recent presentation to the NZ Institute of Forestry – Auckland Section by Hamish Marshall highlighted the role and history of LiDAR (light detection and ranging) in the New Zealand (NZ) forest industry. LiDAR was first tested and studied in 1960’s so in itself it is not a young technology. Worldwide the forest industry starting looking at the potential of LiDAR in 1975, with the first commercial use in forestry dating back to 1990. Here in NZ, Ernslaw One Ltd flew one of the first forestry focus aerial surveys of LiDAR in 2006 on the East Coast with an Australian remote sensing provider coming over to NZ to complete the survey. The LUCAS survey in 2007/08 followed and then a range of field trials completed by forest management companies such as by PF Olsens, Nelson Forests, Pan Pac, Blakely Pacific, Rayonier and Timberlands.
LiDAR’s ability to see below the canopy cannot be understated and has been the focus of “cool pictures” of the forest landscape (Figure 1 and 2), capturing the minds of forest managers and research teams for a number of years.
Figure 1 – LiDAR 3D Forest Landscape View
Figure 2 – LiDAR dataset with aerial imagery used to colour the point cloud creating a 3D view of a forest just to the side of a skid landing.
Immediately the benefit to forest engineering was realised by most with an increased definition and more accurate digital terrain models (Figure 3), enabling better forest engineering planning of roads and harvest settings including sometimes large cost benefits just by better classicisation of terrain by harvest method (cable vs ground based). With this now well accepted many forest managers are looking to LiDAR as the only viable source for updating their terrain models, allowing for better decision making and net cost savings.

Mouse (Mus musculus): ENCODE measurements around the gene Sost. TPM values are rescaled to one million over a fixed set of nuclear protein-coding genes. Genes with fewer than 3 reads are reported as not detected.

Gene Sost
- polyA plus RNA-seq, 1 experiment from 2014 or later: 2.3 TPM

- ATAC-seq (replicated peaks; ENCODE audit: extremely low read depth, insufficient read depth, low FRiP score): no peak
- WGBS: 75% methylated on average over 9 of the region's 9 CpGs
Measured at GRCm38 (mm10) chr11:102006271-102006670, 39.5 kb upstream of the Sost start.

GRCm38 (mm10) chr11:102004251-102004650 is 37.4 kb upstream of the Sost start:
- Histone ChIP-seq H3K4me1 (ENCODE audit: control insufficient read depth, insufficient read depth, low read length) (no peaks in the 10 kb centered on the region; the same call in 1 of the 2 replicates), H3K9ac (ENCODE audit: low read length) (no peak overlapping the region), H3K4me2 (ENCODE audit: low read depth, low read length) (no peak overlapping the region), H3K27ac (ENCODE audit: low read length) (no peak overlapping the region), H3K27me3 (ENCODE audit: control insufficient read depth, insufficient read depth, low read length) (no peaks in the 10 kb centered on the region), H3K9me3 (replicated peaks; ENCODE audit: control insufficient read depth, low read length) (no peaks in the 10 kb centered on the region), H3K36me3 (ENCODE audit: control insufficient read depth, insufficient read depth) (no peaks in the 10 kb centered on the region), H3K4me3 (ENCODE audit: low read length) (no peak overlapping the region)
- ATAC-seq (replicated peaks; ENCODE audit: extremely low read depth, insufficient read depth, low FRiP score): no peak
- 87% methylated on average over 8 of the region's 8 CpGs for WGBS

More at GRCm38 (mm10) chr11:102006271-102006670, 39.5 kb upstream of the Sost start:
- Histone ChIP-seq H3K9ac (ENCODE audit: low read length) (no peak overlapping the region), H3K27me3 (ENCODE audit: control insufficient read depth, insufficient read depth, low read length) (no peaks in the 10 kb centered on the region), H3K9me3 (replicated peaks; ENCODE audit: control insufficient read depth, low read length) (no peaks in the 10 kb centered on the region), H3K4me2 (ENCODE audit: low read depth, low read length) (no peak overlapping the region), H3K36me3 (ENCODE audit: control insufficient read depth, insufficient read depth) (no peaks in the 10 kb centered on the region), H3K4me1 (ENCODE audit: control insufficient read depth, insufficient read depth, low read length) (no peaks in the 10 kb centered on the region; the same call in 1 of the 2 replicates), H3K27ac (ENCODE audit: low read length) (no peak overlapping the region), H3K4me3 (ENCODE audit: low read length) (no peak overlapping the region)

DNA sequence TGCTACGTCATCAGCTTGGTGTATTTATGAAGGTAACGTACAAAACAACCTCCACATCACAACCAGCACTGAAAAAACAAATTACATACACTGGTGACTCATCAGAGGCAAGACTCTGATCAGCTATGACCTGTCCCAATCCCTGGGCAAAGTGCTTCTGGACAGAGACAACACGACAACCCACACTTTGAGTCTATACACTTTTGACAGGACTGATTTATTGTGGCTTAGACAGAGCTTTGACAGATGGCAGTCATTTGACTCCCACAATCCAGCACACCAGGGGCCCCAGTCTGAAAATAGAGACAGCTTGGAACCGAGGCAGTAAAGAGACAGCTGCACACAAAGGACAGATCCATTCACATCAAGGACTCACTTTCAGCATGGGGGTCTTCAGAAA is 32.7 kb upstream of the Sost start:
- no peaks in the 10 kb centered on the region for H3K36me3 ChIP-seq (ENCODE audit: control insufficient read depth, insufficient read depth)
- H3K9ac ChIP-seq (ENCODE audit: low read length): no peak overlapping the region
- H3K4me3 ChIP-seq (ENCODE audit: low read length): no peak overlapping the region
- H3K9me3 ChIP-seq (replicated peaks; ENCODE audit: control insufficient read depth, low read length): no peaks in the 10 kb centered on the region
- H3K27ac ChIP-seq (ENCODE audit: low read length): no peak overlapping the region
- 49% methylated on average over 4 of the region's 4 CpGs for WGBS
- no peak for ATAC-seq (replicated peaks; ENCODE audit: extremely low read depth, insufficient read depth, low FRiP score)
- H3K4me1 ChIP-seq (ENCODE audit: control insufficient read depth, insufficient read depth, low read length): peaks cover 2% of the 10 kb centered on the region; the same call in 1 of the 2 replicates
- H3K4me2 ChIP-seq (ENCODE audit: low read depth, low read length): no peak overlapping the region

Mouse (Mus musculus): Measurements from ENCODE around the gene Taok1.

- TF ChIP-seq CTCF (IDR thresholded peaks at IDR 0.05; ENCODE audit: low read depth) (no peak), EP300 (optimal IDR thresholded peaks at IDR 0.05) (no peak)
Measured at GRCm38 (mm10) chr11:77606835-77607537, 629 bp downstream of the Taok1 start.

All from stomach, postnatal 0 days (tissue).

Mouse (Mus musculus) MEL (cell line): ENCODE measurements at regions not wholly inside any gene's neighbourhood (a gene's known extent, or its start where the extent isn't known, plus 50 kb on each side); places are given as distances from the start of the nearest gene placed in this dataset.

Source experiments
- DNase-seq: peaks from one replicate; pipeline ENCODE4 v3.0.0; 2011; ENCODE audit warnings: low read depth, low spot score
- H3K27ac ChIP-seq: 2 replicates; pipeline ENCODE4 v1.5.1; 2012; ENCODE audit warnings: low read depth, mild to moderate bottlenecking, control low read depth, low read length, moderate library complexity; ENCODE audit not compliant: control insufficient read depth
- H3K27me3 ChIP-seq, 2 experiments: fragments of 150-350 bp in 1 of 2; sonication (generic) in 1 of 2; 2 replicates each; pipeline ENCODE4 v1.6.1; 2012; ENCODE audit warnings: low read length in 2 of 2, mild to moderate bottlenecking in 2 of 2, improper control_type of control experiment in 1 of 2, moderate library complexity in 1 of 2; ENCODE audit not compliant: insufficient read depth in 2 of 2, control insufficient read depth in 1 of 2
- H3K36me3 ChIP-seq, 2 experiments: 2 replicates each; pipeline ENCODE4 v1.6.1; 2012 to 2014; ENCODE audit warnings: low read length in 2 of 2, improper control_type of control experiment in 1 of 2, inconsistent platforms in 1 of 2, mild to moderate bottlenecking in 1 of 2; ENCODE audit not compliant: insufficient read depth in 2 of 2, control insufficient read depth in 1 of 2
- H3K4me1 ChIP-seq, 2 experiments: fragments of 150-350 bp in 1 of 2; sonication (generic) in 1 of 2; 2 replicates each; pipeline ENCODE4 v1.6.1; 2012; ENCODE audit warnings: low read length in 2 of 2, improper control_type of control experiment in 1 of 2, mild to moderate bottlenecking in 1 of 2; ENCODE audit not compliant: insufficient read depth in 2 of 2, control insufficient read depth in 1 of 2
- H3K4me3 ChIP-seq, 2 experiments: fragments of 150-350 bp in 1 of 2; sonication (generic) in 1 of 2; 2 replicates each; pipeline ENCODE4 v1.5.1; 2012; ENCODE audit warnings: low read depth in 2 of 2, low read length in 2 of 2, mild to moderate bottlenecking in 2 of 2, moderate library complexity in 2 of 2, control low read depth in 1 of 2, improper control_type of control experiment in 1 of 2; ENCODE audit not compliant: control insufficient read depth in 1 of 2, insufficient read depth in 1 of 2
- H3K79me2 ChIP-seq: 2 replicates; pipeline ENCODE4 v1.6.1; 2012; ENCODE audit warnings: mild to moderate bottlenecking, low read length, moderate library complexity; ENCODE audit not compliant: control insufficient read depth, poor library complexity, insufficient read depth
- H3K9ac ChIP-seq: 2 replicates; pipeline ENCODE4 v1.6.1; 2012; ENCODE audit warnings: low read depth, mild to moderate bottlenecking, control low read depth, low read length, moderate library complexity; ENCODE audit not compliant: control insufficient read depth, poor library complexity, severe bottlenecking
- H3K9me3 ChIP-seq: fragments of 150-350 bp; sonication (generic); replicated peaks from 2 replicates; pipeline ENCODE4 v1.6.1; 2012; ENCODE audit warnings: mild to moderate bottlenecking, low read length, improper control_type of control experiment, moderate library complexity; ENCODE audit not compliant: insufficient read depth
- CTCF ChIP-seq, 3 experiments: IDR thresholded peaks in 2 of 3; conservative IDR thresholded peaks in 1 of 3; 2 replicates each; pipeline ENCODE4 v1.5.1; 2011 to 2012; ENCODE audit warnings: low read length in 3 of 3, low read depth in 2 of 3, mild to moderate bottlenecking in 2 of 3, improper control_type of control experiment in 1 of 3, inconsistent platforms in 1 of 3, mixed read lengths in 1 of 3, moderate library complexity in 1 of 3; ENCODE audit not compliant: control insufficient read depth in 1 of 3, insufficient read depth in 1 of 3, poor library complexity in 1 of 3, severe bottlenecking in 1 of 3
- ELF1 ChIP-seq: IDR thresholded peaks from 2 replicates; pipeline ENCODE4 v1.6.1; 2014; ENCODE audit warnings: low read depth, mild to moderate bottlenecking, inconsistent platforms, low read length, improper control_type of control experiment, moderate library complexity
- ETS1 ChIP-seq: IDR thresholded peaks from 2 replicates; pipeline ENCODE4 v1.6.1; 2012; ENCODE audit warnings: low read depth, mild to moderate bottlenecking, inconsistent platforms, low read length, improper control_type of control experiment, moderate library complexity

Figure 3 – Typical NZ Topo 20m contours compared to LiDAR dataset generated 10m contours.
The use of LiDAR and its adoption for forest resource inventory was also taken leaps recently with Interpine and Future Forest Research’s (FFR) work on the kNN (k-nearest neighbour) modelling process (Figure 4). This has been recently trialled across 3 forest estates by Interpine and FFR, with the Australian LiDAR forest industry research group also starting to develop this methodology from this initial work here completed by Interpine. Interpine have continued working with Timberlands Ltd in 2013 on adopting kNN for the assessment of their 200,000ha estate.
Figure 4 – kNN Approach of Forest Classification with each pixel of LiDAR attributes getting an associated yield table.
You can download the fill presentation here: NZIF – Auckland – Nov 2013 – LiDARs Role in the Forest Industry – Hamish Marshall or contact Interpine if you would like to know more about LiDAR and its adoption and commercialisation across the forest industry in NZ and Australia.